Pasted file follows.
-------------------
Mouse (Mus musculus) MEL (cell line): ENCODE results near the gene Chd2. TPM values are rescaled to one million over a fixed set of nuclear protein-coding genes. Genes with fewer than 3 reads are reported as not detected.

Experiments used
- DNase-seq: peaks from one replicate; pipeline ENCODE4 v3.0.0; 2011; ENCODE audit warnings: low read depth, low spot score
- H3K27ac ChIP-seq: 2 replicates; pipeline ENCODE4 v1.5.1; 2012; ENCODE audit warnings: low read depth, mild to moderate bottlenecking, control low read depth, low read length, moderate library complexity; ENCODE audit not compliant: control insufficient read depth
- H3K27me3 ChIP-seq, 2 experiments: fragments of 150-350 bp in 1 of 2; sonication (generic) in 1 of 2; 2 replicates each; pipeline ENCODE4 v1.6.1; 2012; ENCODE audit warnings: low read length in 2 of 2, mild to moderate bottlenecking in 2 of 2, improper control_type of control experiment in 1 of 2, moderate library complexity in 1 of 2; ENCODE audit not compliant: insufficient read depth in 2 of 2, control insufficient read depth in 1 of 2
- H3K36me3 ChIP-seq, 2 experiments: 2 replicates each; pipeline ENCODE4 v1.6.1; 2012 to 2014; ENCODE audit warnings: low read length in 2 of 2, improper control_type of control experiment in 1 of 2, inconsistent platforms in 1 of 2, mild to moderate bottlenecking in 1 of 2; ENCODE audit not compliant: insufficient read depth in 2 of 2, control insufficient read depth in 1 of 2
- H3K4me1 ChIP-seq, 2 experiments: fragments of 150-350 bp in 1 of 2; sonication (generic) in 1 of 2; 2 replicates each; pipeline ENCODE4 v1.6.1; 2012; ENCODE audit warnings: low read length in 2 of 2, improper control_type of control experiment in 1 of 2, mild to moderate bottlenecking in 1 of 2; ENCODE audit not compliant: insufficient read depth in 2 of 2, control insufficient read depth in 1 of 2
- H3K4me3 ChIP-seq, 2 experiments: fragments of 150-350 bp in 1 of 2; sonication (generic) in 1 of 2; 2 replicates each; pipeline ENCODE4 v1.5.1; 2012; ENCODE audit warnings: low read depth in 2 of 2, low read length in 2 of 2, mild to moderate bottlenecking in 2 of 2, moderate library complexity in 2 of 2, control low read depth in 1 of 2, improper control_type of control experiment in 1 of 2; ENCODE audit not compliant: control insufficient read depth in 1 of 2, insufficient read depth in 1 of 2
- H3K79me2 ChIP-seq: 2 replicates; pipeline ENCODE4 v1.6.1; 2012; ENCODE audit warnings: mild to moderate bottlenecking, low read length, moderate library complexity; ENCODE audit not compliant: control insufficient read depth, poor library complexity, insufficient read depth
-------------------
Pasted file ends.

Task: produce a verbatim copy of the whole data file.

Mouse (Mus musculus) MEL (cell line): ENCODE results near the gene Chd2. TPM values are rescaled to one million over a fixed set of nuclear protein-coding genes. Genes with fewer than 3 reads are reported as not detected.

Experiments used
- DNase-seq: peaks from one replicate; pipeline ENCODE4 v3.0.0; 2011; ENCODE audit warnings: low read depth, low spot score
- H3K27ac ChIP-seq: 2 replicates; pipeline ENCODE4 v1.5.1; 2012; ENCODE audit warnings: low read depth, mild to moderate bottlenecking, control low read depth, low read length, moderate library complexity; ENCODE audit not compliant: control insufficient read depth
- H3K27me3 ChIP-seq, 2 experiments: fragments of 150-350 bp in 1 of 2; sonication (generic) in 1 of 2; 2 replicates each; pipeline ENCODE4 v1.6.1; 2012; ENCODE audit warnings: low read length in 2 of 2, mild to moderate bottlenecking in 2 of 2, improper control_type of control experiment in 1 of 2, moderate library complexity in 1 of 2; ENCODE audit not compliant: insufficient read depth in 2 of 2, control insufficient read depth in 1 of 2
- H3K36me3 ChIP-seq, 2 experiments: 2 replicates each; pipeline ENCODE4 v1.6.1; 2012 to 2014; ENCODE audit warnings: low read length in 2 of 2, improper control_type of control experiment in 1 of 2, inconsistent platforms in 1 of 2, mild to moderate bottlenecking in 1 of 2; ENCODE audit not compliant: insufficient read depth in 2 of 2, control insufficient read depth in 1 of 2
- H3K4me1 ChIP-seq, 2 experiments: fragments of 150-350 bp in 1 of 2; sonication (generic) in 1 of 2; 2 replicates each; pipeline ENCODE4 v1.6.1; 2012; ENCODE audit warnings: low read length in 2 of 2, improper control_type of control experiment in 1 of 2, mild to moderate bottlenecking in 1 of 2; ENCODE audit not compliant: insufficient read depth in 2 of 2, control insufficient read depth in 1 of 2
- H3K4me3 ChIP-seq, 2 experiments: fragments of 150-350 bp in 1 of 2; sonication (generic) in 1 of 2; 2 replicates each; pipeline ENCODE4 v1.5.1; 2012; ENCODE audit warnings: low read depth in 2 of 2, low read length in 2 of 2, mild to moderate bottlenecking in 2 of 2, moderate library complexity in 2 of 2, control low read depth in 1 of 2, improper control_type of control experiment in 1 of 2; ENCODE audit not compliant: control insufficient read depth in 1 of 2, insufficient read depth in 1 of 2
- H3K79me2 ChIP-seq: 2 replicates; pipeline ENCODE4 v1.6.1; 2012; ENCODE audit warnings: mild to moderate bottlenecking, low read length, moderate library complexity; ENCODE audit not compliant: control insufficient read depth, poor library complexity, insufficient read depth